Lighter print: Using lower laser power or pre-processing your image?


I’m experimenting with some materials, namely at the moment cork, but this question really applies to any material. I am looking to get the following result:

  1. A light-ish print - something that does not print any darker than it needs to - or etch into the material any deeper than it needs to.

  2. Something that prints quickly. Ideally I’m looking for the sweet spot of the most efficient print. I.e. I can print some logos on material that take 10 minutes each for example… or with my optimized setting, 1 minute each.

I always leave my speed at full when printing - so that can’t be the bottleneck. The question becomes, what do I alter?

  1. The laser power - will a lower power make for a naturally lighter print? Will this impact speed?

  2. The image itself - do I have to increase contrast or some other aspects of the image before it hits the GFUI? For example, instead of having BLACK as one of the colors, if I lighten everything up, will it create a lighter print on my material?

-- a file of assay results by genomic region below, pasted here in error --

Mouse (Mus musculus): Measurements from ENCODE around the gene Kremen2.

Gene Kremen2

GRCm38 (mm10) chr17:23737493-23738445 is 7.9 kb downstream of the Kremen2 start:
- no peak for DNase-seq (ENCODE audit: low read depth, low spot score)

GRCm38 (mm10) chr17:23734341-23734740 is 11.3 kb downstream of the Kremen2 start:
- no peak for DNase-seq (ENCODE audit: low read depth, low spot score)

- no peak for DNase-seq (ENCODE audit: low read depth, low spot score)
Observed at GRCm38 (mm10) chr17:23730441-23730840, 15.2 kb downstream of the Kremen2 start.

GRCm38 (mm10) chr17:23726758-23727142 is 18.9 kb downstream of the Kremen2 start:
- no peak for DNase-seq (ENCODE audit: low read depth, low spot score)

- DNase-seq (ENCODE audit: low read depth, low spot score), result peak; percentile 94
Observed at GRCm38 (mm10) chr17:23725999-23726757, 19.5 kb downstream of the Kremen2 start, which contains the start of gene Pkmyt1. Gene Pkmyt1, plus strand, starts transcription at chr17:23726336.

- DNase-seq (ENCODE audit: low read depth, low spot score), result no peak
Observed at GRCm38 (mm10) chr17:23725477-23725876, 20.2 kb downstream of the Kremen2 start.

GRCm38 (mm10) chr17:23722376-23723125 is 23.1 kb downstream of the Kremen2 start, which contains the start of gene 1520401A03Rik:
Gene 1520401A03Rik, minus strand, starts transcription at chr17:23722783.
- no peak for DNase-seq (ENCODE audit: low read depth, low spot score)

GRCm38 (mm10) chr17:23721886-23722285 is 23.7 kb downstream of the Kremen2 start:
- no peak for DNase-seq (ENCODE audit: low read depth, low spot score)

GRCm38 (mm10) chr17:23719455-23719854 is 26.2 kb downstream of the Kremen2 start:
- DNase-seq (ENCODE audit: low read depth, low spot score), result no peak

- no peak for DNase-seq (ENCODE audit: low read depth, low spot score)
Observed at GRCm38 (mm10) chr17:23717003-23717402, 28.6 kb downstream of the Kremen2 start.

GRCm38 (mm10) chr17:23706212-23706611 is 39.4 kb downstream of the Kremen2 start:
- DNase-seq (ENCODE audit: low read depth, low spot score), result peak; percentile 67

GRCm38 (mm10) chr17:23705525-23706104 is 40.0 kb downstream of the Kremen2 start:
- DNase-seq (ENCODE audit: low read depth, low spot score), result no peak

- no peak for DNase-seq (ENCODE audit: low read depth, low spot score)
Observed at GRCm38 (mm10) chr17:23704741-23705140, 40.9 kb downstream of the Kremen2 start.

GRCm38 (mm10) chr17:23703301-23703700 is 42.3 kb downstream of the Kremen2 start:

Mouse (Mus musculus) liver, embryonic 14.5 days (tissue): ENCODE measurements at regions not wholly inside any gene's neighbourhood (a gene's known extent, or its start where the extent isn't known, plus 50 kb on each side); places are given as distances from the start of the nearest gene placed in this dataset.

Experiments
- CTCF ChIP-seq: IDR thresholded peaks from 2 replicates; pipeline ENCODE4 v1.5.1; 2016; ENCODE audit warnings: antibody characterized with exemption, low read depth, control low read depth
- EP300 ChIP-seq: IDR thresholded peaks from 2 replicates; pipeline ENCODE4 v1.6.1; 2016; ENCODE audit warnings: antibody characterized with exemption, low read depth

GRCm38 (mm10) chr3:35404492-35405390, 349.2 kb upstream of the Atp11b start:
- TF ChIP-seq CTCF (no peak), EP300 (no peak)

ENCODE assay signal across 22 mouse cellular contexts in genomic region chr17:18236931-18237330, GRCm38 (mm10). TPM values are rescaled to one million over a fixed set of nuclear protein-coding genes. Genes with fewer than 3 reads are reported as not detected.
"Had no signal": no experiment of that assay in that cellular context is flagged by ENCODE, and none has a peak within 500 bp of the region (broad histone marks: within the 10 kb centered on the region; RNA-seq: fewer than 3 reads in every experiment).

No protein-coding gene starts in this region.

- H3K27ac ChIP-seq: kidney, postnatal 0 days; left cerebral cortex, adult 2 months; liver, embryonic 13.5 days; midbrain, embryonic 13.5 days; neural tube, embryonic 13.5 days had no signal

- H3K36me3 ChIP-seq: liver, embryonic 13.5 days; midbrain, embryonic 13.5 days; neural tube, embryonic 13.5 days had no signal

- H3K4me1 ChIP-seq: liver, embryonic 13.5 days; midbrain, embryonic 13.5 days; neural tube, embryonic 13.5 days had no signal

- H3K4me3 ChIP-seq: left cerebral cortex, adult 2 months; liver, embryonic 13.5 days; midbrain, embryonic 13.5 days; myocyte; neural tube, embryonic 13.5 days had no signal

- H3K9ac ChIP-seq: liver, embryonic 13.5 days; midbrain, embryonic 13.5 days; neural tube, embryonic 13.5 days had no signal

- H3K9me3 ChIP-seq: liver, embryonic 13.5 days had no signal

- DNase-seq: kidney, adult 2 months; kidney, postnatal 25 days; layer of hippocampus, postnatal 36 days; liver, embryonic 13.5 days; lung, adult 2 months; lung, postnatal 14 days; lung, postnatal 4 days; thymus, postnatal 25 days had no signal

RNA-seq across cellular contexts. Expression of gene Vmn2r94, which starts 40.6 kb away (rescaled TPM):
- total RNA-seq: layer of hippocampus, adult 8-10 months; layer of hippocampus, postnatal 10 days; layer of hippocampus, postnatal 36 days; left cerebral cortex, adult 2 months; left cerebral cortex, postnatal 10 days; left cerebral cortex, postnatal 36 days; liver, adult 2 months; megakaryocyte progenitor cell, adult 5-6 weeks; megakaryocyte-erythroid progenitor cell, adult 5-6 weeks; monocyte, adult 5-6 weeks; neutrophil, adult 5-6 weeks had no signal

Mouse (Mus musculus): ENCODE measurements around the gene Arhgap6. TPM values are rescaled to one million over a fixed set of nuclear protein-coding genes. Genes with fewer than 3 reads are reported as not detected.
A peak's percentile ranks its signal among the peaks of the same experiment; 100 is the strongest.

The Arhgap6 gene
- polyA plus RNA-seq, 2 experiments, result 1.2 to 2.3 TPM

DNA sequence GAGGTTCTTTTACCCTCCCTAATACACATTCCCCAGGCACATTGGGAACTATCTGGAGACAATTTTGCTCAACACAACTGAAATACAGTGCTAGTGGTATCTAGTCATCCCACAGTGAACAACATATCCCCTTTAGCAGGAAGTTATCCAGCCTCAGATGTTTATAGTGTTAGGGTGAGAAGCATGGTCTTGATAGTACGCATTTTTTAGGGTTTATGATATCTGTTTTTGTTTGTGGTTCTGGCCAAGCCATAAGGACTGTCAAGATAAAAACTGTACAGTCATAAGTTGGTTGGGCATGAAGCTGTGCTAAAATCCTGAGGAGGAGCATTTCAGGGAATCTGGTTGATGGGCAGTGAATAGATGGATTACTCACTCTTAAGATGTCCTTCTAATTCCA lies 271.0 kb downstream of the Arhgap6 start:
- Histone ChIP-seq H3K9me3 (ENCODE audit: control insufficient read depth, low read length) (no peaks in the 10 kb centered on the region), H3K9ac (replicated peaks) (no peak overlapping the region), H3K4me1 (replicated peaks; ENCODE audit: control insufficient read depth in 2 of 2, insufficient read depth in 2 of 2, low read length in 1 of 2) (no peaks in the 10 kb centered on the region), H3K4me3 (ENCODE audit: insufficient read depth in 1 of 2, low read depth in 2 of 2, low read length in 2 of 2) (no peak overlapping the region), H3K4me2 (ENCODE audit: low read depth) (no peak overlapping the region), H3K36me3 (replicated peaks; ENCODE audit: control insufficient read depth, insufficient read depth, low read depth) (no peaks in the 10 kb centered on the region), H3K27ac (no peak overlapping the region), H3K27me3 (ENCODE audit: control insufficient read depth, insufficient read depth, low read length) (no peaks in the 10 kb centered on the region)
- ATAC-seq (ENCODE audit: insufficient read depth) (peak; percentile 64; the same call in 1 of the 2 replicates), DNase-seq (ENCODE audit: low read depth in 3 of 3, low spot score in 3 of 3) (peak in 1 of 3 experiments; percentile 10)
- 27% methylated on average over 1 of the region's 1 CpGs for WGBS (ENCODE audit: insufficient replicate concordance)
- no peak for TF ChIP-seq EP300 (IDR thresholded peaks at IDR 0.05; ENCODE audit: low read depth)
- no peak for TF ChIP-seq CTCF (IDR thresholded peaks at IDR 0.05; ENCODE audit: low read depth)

3. Or perhaps the setting I have not named yet… Lines - I think it’s lines per inch in GFI? (Is this the same as DPI in my programs [photoshop, etc])

SO to sum up:

  1. A great quality print (great resolution i.e. does not look pixelated or down rez’d)
  2. … that is not too dark (because I think this impacts speed)
  3. that prints at the maximum speed possible (because I would like to launch into production and print multiple copies of things at some point).


Thanks! :medal_sports:

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Your biggest factor here (for engraves), as far as time, quality, and to some degree darkness is going to be LPI.

You’re already moving the head as fast as it will go.

Making it lighter or darker will then come down to your power setting. Higher or lower power won’t make any difference in time.

LPI, lines per inch, can make an image darker or lighter as you change values because the beam will be overlapping more with higher values, less with lower. LPI also has a lot to do with the quality of the engrave… but, too much might be a waste of time as some materials just can’t hold a ton of detail.

Here’s what you’re looking at: everything is connected to everything. Test. Make changes slowly and record them. See what works and what doesn’t. Test some more.


As for cork, there have been lots of discussions of setting if you search. My experience is that cork takes almost no power to engrave, you can get a dark image with a very light touch.

Here’s a cork use where I was specifically going for a lighter engrave, even with the low settings I still had to lightly sand it to get my desired “aged” effect: